Of course, culture shock still exists in intercultural dating scenarios.
For instance, Kerr said, while in the US, it's still strongly expected that the dominant or more masculine partner foot the bill, in China it's rare that he's allowed to pay, as he's considered a guest in the country. "It's been my experience that most Chinese people don't like to discuss it beforehand," he said.
"It would be interesting to tell them and see how they react, but you never know if they will treat you differently." Growing acceptance of gay communities After several visits to China, American Brandon Kerr, 23, decided to move here for good in May to improve his Chinese and explore the job opportunities.
According to him, China's LGBT scene is changing for the better.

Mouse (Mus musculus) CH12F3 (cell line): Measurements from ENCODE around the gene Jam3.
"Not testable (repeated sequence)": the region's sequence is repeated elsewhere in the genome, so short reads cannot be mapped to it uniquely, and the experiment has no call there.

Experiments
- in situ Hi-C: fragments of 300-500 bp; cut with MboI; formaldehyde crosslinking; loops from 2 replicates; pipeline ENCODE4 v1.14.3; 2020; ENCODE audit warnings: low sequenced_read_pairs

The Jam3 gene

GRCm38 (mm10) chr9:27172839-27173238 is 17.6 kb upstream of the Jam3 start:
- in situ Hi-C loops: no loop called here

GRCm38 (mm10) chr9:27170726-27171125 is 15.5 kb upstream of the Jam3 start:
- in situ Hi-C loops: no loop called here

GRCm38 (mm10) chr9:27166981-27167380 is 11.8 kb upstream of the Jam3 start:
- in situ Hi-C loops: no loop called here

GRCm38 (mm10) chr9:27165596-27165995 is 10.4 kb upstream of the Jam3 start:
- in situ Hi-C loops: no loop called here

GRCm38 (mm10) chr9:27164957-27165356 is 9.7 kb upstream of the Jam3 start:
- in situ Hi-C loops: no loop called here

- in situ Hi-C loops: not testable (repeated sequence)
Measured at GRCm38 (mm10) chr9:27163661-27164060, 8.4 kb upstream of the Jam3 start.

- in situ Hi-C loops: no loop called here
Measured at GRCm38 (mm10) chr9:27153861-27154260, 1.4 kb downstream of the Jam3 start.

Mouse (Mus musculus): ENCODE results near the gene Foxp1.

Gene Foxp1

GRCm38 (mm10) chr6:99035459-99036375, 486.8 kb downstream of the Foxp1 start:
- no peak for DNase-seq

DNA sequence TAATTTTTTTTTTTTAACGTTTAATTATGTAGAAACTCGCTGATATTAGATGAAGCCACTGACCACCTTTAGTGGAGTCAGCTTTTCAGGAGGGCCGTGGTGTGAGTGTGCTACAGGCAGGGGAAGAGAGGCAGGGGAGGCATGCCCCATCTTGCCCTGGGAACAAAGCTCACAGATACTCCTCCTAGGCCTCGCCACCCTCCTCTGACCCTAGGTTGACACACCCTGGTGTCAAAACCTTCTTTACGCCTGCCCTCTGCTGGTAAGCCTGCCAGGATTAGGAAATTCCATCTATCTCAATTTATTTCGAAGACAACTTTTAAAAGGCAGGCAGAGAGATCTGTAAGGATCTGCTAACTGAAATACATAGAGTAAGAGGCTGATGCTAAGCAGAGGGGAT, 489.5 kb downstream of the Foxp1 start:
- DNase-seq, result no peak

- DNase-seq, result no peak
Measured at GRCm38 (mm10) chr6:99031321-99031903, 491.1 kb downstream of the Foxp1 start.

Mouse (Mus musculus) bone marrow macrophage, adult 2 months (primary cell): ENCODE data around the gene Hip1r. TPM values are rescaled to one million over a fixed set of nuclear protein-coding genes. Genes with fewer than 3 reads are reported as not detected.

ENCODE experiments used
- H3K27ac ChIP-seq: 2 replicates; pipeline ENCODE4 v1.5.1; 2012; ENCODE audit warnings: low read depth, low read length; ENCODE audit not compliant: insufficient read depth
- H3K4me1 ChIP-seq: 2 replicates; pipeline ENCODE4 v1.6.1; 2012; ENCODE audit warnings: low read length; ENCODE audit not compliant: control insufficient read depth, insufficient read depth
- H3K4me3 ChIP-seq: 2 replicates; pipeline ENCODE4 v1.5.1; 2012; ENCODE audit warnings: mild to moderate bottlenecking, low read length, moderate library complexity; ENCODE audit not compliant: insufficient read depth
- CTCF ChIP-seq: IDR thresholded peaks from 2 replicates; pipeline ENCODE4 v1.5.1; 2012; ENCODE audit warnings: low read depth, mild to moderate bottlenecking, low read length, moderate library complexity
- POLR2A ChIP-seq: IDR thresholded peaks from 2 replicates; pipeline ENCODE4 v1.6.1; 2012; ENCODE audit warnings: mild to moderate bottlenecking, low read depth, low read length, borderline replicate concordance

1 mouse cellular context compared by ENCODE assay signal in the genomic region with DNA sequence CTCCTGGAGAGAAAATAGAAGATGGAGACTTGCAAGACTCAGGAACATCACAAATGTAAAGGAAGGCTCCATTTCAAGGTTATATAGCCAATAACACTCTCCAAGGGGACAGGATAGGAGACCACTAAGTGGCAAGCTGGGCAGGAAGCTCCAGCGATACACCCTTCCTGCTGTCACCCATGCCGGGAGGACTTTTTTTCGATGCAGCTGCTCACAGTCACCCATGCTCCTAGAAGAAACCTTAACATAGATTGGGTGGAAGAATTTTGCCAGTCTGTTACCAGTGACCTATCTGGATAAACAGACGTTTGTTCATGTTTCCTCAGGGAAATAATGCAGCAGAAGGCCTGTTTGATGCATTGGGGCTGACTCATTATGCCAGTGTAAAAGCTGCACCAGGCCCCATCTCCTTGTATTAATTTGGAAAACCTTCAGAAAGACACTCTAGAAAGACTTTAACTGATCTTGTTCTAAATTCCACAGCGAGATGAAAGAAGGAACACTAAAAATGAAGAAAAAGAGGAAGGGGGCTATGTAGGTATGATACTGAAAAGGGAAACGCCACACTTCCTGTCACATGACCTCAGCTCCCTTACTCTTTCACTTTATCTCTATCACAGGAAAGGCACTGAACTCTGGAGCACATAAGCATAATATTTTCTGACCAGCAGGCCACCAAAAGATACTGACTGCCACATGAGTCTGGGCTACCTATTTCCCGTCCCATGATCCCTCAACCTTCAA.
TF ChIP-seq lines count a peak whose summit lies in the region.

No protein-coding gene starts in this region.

Luke, who works in education, has traveled and lived all across China since coming here in 2012, most recently settling in Nantong.
Photo: Courtesy of Luke Sparks fly when opposites attract "I like modern guys with a good sense of style, who aren't afraid to wear makeup, who don't just work every day but actually go out and do things," says Nick, who's currently in an open relationship with his Chinese boyfriend.
Lucky for Nick, he can afford to be choosy; as an expat, he's a hot item on gay dating sites and apps.
He also does video blogging on Blued, where he sometimes garners up to 1,200 viewers.
Broadcasts on the app often feature people talking, singing or dancing; Nick even likes to show off his professional cooking skills on camera every once in awhile.
Sometimes, instances of Chinese guys coming on too strong, he says, stem from a misapprehension of Western culture.